Yakima Valley, Washington, offers beautiful scenery, farms and food finds, and more than 75 vineyards. Just a two and half hour drive from Seattle and a little more than three hours from Portland, with 300 days of annual sunshine, this is a premier getaway for wine tasting, great food, adventures and beautiful scenery.
In 1983, Yakima Valley became Washington State’s first officially designated wine region, or American Viticultural Area (AVA). Situated in South Central Washington, it was the first federal AVA north of California.
While there are now eight AVAs in Washington State, Yakima Valley produces 40% of the state’s grapes for wine production, and is home to excellent Chardonnay, Riesling, Merlot, Cabernet Sauvignon, Syrah, Pinot Gris, and many more varietals.
On a recent wine tasting trip, Kestral Vinters and Milbrandt Vineyards were just two of my favorites.
Even if Kestrel Vinters were the only winery in the area, I’d recommend a trip to visit them. (There are also KV tasting rooms in Leavenworth and Woodinville, Washington.) Their 126 acre vineyard is lovely and the wines are truly excellent.
John and Helen Walker bought the vineyard in 1995. The Walkers had lived most of their lives in Florida, but appreciated Washington wines and set about making wines. After John passed away, Helen and daughter added to their team and expanded the winery to what it is today.
Kestrel hosts numerous events throughout the year and has their own staff chef, Jessica Smith. Assistant Winemaker Caroline Warwick good heartedly boasts, “I can walk into the kitchen and Jessica will say, ‘Here, try this,’ and she’ll give me something absolutely delicious to eat and I know how lucky I am.”
Jessica creates the menu and pairings for many events held throughout the year at the vineyard, including Spring Barrel, one of Yakima Valley’s largest festivals, at the end of April and October’s Catch the Crush festival.
Don’t miss a trip to Kestrel’s cheese and charcuterie counter. During the busy season, they’ll carry as many as 40-60 cheeses. They also offer a line of sea salts. (The truffle sea salt is delicious!)
Like other wineries, Kestrel offers multiple lines of wine, each with their own emphasis and price points. Their Artists Series wines are good everyday wines. The wines in their Falcon Series are wonderful value wines, among the best I tasted at the price, and also have good aging potential. Their Winemaker’s Select Wines are delicious, crafted with individuality and taste goals that show off the winemaker’s knowledge and expertise. I suggest enjoying wines in both the Falcon and Winemaker’s Select series now, but earmark some to put away for a few years as well.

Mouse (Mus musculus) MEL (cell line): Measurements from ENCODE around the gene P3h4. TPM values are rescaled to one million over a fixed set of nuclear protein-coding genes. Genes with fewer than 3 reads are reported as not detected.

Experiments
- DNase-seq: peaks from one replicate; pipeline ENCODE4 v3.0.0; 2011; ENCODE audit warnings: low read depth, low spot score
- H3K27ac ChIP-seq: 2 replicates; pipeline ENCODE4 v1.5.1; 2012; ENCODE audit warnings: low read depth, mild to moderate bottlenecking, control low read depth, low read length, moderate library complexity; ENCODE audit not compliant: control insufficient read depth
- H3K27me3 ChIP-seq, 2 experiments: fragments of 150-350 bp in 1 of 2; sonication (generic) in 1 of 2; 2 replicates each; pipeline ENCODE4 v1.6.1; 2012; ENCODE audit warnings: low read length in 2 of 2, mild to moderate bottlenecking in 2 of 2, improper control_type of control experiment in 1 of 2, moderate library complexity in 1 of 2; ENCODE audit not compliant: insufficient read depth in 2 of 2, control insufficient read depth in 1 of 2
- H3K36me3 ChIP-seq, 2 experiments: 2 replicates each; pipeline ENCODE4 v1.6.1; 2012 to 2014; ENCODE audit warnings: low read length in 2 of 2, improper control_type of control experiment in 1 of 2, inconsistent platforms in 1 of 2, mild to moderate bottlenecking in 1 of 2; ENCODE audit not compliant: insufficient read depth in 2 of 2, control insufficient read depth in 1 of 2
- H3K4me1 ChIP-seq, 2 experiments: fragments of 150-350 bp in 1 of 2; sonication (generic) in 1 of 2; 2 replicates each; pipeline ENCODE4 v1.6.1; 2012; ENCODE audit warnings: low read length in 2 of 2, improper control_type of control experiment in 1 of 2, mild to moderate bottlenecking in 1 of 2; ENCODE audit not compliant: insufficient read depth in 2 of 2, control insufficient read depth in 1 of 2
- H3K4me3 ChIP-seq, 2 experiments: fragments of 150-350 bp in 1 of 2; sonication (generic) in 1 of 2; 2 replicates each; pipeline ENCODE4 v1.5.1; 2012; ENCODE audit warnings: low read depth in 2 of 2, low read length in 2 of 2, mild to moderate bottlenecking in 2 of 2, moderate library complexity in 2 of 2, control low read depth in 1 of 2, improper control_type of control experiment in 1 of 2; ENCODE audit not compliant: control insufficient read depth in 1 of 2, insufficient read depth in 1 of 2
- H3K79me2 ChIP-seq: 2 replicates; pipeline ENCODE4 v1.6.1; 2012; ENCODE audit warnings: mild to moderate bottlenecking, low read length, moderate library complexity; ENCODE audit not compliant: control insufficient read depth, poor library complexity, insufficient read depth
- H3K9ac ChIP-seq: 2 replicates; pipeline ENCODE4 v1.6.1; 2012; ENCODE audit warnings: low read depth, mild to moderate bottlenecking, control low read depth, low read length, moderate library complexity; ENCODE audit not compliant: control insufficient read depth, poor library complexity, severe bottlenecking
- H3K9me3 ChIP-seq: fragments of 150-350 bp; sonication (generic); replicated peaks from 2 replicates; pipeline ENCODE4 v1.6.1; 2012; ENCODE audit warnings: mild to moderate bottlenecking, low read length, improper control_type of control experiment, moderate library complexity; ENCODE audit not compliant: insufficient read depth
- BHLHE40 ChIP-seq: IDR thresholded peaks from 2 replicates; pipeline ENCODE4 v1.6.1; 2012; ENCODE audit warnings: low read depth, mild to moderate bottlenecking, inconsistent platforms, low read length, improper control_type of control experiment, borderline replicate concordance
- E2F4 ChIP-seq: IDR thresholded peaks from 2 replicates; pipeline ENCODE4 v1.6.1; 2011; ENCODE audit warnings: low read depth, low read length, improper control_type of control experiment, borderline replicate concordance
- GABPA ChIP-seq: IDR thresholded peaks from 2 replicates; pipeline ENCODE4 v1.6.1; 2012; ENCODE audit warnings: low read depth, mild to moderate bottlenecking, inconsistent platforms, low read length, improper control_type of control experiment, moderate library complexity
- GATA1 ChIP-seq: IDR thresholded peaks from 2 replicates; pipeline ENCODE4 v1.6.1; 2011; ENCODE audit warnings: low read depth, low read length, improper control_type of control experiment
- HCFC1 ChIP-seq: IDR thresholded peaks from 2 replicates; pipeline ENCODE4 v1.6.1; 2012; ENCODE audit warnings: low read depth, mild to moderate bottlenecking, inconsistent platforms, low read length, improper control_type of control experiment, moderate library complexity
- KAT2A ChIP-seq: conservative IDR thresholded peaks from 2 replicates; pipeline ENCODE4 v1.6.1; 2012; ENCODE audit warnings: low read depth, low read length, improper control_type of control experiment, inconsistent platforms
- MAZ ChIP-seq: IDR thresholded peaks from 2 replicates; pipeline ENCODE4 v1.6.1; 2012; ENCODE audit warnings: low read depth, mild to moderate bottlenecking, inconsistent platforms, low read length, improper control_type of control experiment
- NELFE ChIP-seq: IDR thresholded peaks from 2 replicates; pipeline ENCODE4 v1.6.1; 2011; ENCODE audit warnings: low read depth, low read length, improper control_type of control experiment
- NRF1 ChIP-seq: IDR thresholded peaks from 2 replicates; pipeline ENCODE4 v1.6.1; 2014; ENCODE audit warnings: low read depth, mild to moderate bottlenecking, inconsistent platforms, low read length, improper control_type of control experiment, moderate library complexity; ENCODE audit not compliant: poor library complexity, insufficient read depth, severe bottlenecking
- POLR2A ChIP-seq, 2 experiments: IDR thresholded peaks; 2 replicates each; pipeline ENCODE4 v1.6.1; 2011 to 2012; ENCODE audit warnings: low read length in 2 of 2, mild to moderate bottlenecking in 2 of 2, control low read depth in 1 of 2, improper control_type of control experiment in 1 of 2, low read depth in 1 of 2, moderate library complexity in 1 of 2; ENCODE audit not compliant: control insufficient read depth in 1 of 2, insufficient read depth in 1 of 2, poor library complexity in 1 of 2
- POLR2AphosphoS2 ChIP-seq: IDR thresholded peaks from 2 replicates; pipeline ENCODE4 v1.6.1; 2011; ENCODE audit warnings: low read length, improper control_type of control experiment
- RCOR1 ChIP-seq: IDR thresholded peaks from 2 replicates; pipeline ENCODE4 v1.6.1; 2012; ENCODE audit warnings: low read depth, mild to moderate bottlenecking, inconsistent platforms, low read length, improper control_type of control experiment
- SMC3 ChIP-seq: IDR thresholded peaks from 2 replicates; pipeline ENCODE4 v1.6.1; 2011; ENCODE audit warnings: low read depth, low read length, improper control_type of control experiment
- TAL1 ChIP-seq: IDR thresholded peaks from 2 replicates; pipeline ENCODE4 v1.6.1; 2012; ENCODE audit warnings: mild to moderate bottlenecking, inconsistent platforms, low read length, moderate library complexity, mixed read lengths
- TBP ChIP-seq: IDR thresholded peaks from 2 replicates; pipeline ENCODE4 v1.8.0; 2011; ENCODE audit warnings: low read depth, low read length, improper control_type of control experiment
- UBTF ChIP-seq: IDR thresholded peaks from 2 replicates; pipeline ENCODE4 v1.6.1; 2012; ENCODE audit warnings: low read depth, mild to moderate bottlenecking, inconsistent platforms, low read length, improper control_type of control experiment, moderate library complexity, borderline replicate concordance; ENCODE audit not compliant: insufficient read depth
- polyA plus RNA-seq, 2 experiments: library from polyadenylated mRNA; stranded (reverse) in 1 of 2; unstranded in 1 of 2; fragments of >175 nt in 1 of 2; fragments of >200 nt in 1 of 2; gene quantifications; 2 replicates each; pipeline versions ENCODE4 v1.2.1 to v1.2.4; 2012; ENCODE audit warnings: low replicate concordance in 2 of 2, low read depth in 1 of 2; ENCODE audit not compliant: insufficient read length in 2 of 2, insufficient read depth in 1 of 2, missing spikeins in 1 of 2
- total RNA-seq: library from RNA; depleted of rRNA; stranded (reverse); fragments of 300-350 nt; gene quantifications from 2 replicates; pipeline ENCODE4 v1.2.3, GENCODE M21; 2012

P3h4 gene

Finally, their Signature Edition Wines are truly special occasion wines These are specially crafted originals that include Old Vine Merlot, and Old Vine Cabernet Sauvignon, a Viognier Ice Wine, and a delicious, rich Port.
Kestrel’s 2013 Falcon Series Rosé found its way into the trunk of my car; it’s a blend of Sangiovese, Cabernet Franc and Mourvedre and has “punch.” They handcraft their Rosé with a process called Saigne, which means, “to bleed”. Twenty-four hours after crushing, some of the juice is bled off, increasing the skin-to-juice ratio. The flavor is full, and yet great for sipping on a warm day.
Their 2010 Sangiovese Falcon Series is my favorite value wine. Deep, deep red colors and lots of dark cherry and blackberry notes. The grapes are grown using a fan training system, which maximizes sun exposure. The grape clusters are pruned extensively which greatly reduces the, but the flavors develop to their full intensity. Twenty-four hours after the grapes are harvested, 20 to 25% of the juice is drained off. This gives intense flavors the winemakers are after because the skin-to-juice ratio is increased. The result really is a rich, muscular red.
Kestrel’s Old Vine Merlot is well worth the higher-than-everyday wine price. (The wines for these “old vines” wines were planted in 1972.) With a dark, rich color, the 2009 I brought home was rich in berry flavors, peppery, with elegant tannins.
The 2010 Winemaker’ Select Cabernet Franc, another huge favorite that came home with me, was the most complex wine. Each sip brought different flavors and aromas. The color was a beautiful garnet-to-black; a very bold wine, but wonderfully balanced.
Winemaker Flint Nelson, says, “We make wine for birthdays, anniversaries, and Mondays.” I like that.
In addition to quality wines, Milbrandt Vineyards’ take on wine tasting is a treat and valuable lesson in paring wines with foods. Allow time to relax and let their knowledgeable staff lead your tasting. The wines here are very good, and I assure you, you will take some home.